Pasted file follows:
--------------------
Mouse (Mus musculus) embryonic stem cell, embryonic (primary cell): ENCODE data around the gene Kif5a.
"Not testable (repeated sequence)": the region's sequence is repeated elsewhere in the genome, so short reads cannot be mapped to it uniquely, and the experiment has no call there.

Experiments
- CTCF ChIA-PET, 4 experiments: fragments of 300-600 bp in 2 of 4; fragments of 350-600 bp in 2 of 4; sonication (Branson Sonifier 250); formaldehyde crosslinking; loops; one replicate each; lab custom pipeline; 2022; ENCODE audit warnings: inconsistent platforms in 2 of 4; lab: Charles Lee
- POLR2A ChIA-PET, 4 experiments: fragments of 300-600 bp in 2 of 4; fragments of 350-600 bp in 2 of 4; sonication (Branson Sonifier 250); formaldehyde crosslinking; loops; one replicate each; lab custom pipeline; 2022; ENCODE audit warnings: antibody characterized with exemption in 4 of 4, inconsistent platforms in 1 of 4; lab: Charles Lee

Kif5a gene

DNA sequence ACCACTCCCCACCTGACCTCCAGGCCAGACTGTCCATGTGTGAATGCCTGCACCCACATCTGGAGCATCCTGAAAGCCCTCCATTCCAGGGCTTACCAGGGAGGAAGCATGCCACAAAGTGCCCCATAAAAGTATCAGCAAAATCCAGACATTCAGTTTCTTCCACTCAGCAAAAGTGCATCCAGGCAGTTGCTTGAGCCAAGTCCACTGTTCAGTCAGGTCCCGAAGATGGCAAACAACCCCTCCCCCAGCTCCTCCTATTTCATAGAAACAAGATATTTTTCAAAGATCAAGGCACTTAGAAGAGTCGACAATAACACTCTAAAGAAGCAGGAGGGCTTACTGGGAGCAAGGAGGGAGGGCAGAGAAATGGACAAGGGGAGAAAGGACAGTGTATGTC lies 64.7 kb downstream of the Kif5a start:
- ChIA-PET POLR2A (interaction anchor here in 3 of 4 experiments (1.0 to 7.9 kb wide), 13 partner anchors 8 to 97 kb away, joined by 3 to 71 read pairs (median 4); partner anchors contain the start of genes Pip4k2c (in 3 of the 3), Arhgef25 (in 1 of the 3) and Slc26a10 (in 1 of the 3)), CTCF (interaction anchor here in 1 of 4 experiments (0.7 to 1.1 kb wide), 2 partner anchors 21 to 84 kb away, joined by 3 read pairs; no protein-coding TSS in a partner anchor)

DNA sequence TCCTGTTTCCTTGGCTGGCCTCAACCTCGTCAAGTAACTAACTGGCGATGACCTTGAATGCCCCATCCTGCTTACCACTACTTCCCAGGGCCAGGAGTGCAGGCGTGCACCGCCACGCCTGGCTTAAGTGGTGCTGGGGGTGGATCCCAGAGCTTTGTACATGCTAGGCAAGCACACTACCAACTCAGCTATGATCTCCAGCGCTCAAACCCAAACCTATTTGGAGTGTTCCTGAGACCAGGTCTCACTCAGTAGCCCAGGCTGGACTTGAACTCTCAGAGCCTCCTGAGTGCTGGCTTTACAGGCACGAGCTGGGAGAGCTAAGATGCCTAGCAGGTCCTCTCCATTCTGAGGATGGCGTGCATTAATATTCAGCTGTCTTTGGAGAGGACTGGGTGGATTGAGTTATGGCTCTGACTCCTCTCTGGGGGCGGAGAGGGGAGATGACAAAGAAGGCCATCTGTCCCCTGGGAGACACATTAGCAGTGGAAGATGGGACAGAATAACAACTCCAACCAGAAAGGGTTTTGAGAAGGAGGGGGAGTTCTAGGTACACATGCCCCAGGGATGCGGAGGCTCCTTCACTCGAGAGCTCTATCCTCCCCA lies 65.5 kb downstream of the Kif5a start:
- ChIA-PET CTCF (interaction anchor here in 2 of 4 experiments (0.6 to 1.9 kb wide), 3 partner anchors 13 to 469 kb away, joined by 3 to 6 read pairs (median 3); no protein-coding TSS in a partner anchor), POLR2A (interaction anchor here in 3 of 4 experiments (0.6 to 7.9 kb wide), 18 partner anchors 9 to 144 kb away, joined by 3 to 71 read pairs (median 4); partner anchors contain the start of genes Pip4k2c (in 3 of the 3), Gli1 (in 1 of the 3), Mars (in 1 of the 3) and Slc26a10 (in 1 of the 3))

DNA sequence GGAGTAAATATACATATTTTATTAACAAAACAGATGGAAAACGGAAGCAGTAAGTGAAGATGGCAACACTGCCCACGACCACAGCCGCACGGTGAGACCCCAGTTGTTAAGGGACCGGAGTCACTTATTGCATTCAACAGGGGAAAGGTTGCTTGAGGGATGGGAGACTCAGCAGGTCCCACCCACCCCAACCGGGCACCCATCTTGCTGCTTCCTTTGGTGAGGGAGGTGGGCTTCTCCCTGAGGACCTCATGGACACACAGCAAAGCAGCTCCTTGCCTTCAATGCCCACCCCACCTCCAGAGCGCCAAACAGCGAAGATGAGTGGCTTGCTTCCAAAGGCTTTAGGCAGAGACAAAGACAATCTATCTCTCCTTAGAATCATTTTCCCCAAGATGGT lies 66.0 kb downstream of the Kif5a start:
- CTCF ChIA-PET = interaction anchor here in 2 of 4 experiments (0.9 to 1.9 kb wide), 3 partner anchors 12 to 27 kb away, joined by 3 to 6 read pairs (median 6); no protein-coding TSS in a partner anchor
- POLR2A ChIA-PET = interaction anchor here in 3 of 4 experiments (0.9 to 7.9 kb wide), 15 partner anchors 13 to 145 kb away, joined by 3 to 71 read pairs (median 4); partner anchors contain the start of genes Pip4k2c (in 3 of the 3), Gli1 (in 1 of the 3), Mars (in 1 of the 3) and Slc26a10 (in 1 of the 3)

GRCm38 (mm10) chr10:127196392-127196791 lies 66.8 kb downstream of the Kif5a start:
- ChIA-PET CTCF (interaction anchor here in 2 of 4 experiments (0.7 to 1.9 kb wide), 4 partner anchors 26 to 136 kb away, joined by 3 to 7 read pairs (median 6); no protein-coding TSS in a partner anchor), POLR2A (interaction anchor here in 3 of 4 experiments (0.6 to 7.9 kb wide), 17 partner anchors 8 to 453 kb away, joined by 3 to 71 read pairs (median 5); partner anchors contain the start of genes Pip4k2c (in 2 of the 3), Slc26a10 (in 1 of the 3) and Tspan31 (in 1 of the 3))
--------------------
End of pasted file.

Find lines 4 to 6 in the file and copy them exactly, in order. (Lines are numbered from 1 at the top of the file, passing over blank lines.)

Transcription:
- CTCF ChIA-PET, 4 experiments: fragments of 300-600 bp in 2 of 4; fragments of 350-600 bp in 2 of 4; sonication (Branson Sonifier 250); formaldehyde crosslinking; loops; one replicate each; lab custom pipeline; 2022; ENCODE audit warnings: inconsistent platforms in 2 of 4; lab: Charles Lee
- POLR2A ChIA-PET, 4 experiments: fragments of 300-600 bp in 2 of 4; fragments of 350-600 bp in 2 of 4; sonication (Branson Sonifier 250); formaldehyde crosslinking; loops; one replicate each; lab custom pipeline; 2022; ENCODE audit warnings: antibody characterized with exemption in 4 of 4, inconsistent platforms in 1 of 4; lab: Charles Lee

Kif5a gene